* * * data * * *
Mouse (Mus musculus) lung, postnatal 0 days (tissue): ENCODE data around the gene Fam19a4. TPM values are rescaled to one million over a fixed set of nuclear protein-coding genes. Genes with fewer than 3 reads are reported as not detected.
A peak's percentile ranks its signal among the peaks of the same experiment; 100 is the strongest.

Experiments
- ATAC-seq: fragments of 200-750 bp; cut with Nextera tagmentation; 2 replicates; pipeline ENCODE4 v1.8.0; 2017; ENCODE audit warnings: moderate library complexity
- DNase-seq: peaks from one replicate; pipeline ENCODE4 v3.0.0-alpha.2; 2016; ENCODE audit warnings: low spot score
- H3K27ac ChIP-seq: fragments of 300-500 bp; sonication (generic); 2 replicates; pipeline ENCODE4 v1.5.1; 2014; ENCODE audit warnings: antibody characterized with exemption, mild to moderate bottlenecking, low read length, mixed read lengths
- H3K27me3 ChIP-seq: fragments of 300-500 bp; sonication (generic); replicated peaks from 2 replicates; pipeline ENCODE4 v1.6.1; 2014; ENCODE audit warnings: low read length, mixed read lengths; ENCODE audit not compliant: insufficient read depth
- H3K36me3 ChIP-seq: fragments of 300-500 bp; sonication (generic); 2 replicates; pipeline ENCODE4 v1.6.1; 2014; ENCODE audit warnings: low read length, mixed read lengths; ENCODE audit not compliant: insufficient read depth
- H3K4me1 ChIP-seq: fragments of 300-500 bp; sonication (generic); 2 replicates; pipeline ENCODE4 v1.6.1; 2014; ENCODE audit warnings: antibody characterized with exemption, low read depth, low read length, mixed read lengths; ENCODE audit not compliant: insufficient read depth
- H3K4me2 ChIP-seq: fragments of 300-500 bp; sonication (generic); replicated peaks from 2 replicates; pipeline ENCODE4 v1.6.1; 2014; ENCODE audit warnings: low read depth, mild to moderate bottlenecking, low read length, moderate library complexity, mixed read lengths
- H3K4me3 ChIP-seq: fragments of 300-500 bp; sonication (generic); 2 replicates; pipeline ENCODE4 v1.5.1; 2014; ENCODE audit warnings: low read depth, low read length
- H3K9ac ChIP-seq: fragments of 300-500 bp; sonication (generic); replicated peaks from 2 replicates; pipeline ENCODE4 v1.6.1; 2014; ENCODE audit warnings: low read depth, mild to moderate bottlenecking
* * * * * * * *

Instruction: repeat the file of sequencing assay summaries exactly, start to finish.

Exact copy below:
Mouse (Mus musculus) lung, postnatal 0 days (tissue): ENCODE data around the gene Fam19a4. TPM values are rescaled to one million over a fixed set of nuclear protein-coding genes. Genes with fewer than 3 reads are reported as not detected.
A peak's percentile ranks its signal among the peaks of the same experiment; 100 is the strongest.

Experiments
- ATAC-seq: fragments of 200-750 bp; cut with Nextera tagmentation; 2 replicates; pipeline ENCODE4 v1.8.0; 2017; ENCODE audit warnings: moderate library complexity
- DNase-seq: peaks from one replicate; pipeline ENCODE4 v3.0.0-alpha.2; 2016; ENCODE audit warnings: low spot score
- H3K27ac ChIP-seq: fragments of 300-500 bp; sonication (generic); 2 replicates; pipeline ENCODE4 v1.5.1; 2014; ENCODE audit warnings: antibody characterized with exemption, mild to moderate bottlenecking, low read length, mixed read lengths
- H3K27me3 ChIP-seq: fragments of 300-500 bp; sonication (generic); replicated peaks from 2 replicates; pipeline ENCODE4 v1.6.1; 2014; ENCODE audit warnings: low read length, mixed read lengths; ENCODE audit not compliant: insufficient read depth
- H3K36me3 ChIP-seq: fragments of 300-500 bp; sonication (generic); 2 replicates; pipeline ENCODE4 v1.6.1; 2014; ENCODE audit warnings: low read length, mixed read lengths; ENCODE audit not compliant: insufficient read depth
- H3K4me1 ChIP-seq: fragments of 300-500 bp; sonication (generic); 2 replicates; pipeline ENCODE4 v1.6.1; 2014; ENCODE audit warnings: antibody characterized with exemption, low read depth, low read length, mixed read lengths; ENCODE audit not compliant: insufficient read depth
- H3K4me2 ChIP-seq: fragments of 300-500 bp; sonication (generic); replicated peaks from 2 replicates; pipeline ENCODE4 v1.6.1; 2014; ENCODE audit warnings: low read depth, mild to moderate bottlenecking, low read length, moderate library complexity, mixed read lengths
- H3K4me3 ChIP-seq: fragments of 300-500 bp; sonication (generic); 2 replicates; pipeline ENCODE4 v1.5.1; 2014; ENCODE audit warnings: low read depth, low read length
- H3K9ac ChIP-seq: fragments of 300-500 bp; sonication (generic); replicated peaks from 2 replicates; pipeline ENCODE4 v1.6.1; 2014; ENCODE audit warnings: low read depth, mild to moderate bottlenecking